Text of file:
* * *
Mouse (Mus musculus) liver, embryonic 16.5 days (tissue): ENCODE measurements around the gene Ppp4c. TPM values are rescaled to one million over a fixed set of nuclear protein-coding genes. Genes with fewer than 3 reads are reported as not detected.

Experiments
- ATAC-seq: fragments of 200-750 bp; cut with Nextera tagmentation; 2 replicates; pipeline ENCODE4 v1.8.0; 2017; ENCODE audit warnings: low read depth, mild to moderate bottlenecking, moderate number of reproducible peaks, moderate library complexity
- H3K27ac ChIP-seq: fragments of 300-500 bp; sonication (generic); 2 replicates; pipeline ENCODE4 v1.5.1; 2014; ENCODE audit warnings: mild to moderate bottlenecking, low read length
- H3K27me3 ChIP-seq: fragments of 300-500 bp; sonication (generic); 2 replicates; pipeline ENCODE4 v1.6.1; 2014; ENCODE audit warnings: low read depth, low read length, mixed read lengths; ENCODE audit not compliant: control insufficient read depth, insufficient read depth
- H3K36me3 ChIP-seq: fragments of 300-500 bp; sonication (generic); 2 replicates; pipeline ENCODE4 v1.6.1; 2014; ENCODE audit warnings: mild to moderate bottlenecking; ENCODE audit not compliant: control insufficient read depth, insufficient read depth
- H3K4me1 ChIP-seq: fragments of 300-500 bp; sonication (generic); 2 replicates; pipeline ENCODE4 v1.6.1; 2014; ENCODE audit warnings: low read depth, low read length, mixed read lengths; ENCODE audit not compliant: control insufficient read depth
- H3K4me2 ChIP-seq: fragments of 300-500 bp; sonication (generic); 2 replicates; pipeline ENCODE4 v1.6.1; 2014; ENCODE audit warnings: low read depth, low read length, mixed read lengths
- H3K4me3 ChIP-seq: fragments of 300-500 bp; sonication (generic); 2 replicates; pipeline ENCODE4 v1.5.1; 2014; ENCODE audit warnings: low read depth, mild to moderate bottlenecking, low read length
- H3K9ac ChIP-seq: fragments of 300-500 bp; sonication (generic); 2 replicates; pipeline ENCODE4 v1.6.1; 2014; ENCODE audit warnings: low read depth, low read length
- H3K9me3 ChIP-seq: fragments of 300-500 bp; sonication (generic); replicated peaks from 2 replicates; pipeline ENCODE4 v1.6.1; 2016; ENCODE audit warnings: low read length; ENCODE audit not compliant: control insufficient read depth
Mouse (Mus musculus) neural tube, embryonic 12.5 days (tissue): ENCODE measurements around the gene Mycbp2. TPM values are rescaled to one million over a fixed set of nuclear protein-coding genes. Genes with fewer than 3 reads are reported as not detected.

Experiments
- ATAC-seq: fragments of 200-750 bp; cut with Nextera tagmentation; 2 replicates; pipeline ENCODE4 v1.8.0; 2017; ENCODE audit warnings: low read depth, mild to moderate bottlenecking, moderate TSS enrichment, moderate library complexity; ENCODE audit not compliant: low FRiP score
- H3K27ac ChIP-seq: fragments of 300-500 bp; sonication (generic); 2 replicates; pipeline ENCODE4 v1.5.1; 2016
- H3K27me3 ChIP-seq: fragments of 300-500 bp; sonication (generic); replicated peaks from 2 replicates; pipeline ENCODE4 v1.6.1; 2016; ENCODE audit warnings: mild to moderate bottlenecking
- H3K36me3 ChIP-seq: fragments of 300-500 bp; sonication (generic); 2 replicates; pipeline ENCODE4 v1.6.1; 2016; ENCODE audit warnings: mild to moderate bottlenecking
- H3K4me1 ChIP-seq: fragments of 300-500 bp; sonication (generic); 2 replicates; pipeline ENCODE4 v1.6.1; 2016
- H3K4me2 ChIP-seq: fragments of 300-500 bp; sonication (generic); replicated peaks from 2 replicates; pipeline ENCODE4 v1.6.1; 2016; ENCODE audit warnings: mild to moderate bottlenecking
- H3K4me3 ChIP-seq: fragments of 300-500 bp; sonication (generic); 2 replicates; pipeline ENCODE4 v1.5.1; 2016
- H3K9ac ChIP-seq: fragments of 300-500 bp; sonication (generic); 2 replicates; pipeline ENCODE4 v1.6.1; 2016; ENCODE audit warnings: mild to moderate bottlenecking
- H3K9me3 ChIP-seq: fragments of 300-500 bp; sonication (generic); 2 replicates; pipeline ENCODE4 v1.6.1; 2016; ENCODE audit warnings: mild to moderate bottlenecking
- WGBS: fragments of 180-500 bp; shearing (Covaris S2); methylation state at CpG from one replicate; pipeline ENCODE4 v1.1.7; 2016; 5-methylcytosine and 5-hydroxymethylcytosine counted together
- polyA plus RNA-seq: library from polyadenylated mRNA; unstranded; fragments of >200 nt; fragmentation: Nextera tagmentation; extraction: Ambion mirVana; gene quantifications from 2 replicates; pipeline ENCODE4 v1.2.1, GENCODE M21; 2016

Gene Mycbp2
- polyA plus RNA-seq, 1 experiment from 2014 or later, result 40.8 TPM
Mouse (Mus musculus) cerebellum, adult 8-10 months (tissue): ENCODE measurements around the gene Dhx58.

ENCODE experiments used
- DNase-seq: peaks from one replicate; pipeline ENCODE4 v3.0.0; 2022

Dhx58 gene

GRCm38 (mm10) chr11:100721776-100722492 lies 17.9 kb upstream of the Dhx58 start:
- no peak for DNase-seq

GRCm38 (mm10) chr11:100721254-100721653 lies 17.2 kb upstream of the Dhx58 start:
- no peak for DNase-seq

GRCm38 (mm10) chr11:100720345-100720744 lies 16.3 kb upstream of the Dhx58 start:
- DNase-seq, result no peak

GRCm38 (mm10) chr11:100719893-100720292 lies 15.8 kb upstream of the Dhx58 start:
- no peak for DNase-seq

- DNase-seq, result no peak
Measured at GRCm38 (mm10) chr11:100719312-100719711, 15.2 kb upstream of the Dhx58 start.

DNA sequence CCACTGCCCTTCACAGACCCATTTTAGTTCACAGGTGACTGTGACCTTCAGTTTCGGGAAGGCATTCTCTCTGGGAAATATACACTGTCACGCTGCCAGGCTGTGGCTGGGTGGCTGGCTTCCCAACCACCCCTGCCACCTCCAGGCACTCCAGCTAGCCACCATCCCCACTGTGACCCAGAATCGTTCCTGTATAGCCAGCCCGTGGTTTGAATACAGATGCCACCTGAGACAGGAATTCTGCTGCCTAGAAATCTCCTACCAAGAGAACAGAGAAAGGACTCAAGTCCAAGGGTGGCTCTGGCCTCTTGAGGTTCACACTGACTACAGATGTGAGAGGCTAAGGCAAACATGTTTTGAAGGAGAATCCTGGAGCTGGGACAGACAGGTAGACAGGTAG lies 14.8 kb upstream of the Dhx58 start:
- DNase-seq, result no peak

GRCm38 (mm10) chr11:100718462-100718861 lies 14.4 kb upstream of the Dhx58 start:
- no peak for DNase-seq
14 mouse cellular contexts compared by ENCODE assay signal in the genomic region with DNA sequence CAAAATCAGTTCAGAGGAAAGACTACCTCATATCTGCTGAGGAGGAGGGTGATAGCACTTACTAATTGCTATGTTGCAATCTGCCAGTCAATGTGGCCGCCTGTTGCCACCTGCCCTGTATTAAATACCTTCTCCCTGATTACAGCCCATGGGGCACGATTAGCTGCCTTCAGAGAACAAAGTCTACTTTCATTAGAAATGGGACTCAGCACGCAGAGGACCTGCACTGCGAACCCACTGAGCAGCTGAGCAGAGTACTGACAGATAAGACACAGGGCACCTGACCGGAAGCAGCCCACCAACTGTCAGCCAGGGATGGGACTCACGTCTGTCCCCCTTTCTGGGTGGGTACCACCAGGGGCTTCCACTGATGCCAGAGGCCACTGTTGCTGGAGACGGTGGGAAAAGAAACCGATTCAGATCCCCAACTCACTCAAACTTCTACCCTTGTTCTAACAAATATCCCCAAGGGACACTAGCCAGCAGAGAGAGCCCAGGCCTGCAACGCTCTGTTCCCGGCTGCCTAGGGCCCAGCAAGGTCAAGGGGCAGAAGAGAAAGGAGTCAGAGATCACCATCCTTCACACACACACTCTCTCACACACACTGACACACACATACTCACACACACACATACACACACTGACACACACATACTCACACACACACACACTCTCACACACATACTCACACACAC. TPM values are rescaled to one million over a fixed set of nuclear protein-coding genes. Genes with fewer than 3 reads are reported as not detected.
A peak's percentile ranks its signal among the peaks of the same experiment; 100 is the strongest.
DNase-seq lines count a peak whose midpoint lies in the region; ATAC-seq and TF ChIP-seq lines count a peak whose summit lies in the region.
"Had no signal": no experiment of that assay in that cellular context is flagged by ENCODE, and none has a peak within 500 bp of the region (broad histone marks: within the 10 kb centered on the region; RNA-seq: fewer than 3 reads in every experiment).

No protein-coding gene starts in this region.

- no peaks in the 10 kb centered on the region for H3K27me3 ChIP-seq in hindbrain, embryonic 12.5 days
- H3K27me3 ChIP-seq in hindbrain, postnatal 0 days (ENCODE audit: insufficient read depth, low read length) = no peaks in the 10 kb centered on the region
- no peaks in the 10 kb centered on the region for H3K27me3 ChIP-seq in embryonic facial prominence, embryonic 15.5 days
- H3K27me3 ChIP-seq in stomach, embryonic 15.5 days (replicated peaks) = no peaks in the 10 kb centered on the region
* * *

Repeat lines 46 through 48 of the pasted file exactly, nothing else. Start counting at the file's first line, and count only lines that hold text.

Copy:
A peak's percentile ranks its signal among the peaks of the same experiment; 100 is the strongest.
DNase-seq lines count a peak whose midpoint lies in the region; ATAC-seq and TF ChIP-seq lines count a peak whose summit lies in the region.
"Had no signal": no experiment of that assay in that cellular context is flagged by ENCODE, and none has a peak within 500 bp of the region (broad histone marks: within the 10 kb centered on the region; RNA-seq: fewer than 3 reads in every experiment).